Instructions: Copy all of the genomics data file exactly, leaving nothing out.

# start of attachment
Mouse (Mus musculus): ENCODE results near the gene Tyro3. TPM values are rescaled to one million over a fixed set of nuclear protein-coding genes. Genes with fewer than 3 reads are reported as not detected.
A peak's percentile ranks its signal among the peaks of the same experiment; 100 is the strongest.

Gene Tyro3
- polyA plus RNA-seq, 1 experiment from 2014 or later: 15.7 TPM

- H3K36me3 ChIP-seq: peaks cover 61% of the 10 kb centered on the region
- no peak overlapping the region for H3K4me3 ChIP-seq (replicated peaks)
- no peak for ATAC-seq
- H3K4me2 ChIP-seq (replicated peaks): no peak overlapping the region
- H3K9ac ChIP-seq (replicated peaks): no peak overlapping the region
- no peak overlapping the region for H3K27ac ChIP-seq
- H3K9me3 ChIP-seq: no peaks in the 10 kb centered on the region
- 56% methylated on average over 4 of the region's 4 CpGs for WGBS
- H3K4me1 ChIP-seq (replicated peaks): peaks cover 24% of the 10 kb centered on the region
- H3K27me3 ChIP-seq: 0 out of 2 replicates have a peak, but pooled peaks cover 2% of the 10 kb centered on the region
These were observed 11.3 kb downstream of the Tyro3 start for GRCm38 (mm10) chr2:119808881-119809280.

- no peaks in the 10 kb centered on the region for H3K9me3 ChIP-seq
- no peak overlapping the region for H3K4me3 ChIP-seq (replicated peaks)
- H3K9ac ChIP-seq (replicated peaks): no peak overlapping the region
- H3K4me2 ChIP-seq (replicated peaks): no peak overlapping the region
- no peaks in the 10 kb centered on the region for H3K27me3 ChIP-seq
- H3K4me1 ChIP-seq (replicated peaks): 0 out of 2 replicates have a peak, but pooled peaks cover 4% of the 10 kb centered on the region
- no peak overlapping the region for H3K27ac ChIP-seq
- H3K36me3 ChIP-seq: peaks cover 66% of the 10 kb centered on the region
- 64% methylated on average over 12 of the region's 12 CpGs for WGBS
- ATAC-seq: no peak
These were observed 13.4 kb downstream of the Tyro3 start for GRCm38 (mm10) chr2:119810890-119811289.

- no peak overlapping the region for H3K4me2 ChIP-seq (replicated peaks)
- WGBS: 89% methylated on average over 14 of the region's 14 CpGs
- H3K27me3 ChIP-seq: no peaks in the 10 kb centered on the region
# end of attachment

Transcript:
Mouse (Mus musculus): ENCODE results near the gene Tyro3. TPM values are rescaled to one million over a fixed set of nuclear protein-coding genes. Genes with fewer than 3 reads are reported as not detected.
A peak's percentile ranks its signal among the peaks of the same experiment; 100 is the strongest.

Gene Tyro3
- polyA plus RNA-seq, 1 experiment from 2014 or later: 15.7 TPM

- H3K36me3 ChIP-seq: peaks cover 61% of the 10 kb centered on the region
- no peak overlapping the region for H3K4me3 ChIP-seq (replicated peaks)
- no peak for ATAC-seq
- H3K4me2 ChIP-seq (replicated peaks): no peak overlapping the region
- H3K9ac ChIP-seq (replicated peaks): no peak overlapping the region
- no peak overlapping the region for H3K27ac ChIP-seq
- H3K9me3 ChIP-seq: no peaks in the 10 kb centered on the region
- 56% methylated on average over 4 of the region's 4 CpGs for WGBS
- H3K4me1 ChIP-seq (replicated peaks): peaks cover 24% of the 10 kb centered on the region
- H3K27me3 ChIP-seq: 0 out of 2 replicates have a peak, but pooled peaks cover 2% of the 10 kb centered on the region
These were observed 11.3 kb downstream of the Tyro3 start for GRCm38 (mm10) chr2:119808881-119809280.

- no peaks in the 10 kb centered on the region for H3K9me3 ChIP-seq
- no peak overlapping the region for H3K4me3 ChIP-seq (replicated peaks)
- H3K9ac ChIP-seq (replicated peaks): no peak overlapping the region
- H3K4me2 ChIP-seq (replicated peaks): no peak overlapping the region
- no peaks in the 10 kb centered on the region for H3K27me3 ChIP-seq
- H3K4me1 ChIP-seq (replicated peaks): 0 out of 2 replicates have a peak, but pooled peaks cover 4% of the 10 kb centered on the region
- no peak overlapping the region for H3K27ac ChIP-seq
- H3K36me3 ChIP-seq: peaks cover 66% of the 10 kb centered on the region
- 64% methylated on average over 12 of the region's 12 CpGs for WGBS
- ATAC-seq: no peak
These were observed 13.4 kb downstream of the Tyro3 start for GRCm38 (mm10) chr2:119810890-119811289.

- no peak overlapping the region for H3K4me2 ChIP-seq (replicated peaks)
- WGBS: 89% methylated on average over 14 of the region's 14 CpGs
- H3K27me3 ChIP-seq: no peaks in the 10 kb centered on the region